More than 1 million people have recovered globally from COVID-19, according to Johns Hopkins data

More than 1 million people globally have recovered from COVID-19 across the world, according to the most recent data from the Johns Hopkins Coronavirus Resource Center.

As of April 30, there are more than 3 million people who have tested positive for COVID-19, with over 1 million of those positive cases belonging to the United States, according to Johns Hopkins’ data.

So far, there have been more than 230,000 COVID-19 deaths across the world.

The milestone of recoveries comes at a time when many countries and cities are opting to loosen their lockdown restrictions and reopen certain parts of their economies. In Australia, for example, restrictions were eased in parts of the country on Tuesday as the growth rate of new infections dropped, the New York Times reported.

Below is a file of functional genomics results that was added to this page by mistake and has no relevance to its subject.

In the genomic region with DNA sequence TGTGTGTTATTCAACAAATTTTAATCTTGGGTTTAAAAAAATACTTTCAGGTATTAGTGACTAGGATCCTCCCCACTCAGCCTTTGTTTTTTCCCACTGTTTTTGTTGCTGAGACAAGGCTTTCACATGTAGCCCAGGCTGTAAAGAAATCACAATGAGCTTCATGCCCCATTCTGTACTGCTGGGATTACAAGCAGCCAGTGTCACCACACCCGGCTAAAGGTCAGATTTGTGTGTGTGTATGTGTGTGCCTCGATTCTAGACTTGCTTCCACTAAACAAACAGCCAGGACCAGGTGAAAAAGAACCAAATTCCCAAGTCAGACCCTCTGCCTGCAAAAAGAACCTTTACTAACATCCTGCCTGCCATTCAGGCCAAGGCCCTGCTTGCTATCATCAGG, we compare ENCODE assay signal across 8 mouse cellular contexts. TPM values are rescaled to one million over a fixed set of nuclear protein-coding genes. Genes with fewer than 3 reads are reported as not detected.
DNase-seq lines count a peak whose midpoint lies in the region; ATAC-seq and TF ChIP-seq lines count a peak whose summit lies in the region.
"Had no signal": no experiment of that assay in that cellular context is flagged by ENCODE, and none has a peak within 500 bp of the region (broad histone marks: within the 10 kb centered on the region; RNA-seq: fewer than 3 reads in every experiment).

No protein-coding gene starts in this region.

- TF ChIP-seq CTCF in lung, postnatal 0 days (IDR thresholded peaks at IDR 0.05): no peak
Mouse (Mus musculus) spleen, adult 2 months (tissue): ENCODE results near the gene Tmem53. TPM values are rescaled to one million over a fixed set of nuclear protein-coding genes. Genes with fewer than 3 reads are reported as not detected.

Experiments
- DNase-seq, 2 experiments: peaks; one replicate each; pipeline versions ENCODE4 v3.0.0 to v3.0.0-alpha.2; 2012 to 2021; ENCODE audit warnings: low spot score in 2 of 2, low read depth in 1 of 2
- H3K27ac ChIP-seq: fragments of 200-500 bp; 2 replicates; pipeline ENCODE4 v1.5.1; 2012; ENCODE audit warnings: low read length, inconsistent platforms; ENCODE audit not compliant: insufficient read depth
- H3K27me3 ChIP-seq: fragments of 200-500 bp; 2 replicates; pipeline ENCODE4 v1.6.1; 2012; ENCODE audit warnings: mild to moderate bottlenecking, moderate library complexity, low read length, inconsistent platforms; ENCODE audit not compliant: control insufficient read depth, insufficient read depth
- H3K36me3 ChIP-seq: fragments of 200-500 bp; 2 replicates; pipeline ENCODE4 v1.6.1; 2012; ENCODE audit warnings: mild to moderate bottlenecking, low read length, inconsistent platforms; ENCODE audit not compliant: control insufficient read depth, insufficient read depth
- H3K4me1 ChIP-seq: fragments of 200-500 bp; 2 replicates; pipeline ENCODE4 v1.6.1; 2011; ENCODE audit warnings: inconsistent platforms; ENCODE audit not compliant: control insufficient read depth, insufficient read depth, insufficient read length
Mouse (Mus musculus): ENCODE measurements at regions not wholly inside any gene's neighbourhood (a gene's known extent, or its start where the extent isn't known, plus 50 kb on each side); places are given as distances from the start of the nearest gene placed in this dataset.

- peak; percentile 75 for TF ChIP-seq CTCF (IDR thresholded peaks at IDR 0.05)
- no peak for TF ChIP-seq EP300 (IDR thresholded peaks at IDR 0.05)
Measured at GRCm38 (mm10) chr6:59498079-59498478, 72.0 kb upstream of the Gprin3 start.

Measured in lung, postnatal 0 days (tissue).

In the U.S., certain states have lifted lockdown restrictions, such as Georgia, which allowed restaurants to provide dine-in service again.

But just because there are a significant amount of recoveries from COVID-19 does not mean that the pandemic is over, that isn’t spreading rapidly, nor that the novel coronavirus isn’t still dangerous.

Data has indicated that most people who contract the virus do recover. But the virus can still spread rapidly, due to asymptomatic individuals not knowing that they have contracted it, as well as symptoms not appearing for up to 14 days after initial infection. While one person may recover, that person can also infect plenty more who may not.

Additionally, medical professionals still face shortages of key Personal Protective Equipment (PPE) and other resources in their efforts to combat the virus.

Politicians and public health professionals, including Dr. Anthony Fauci, have spoken against areas reopening too soon.

Fauci has spoken on the need to reopen areas only after improved testing protocols and contact tracing protocols were in place.

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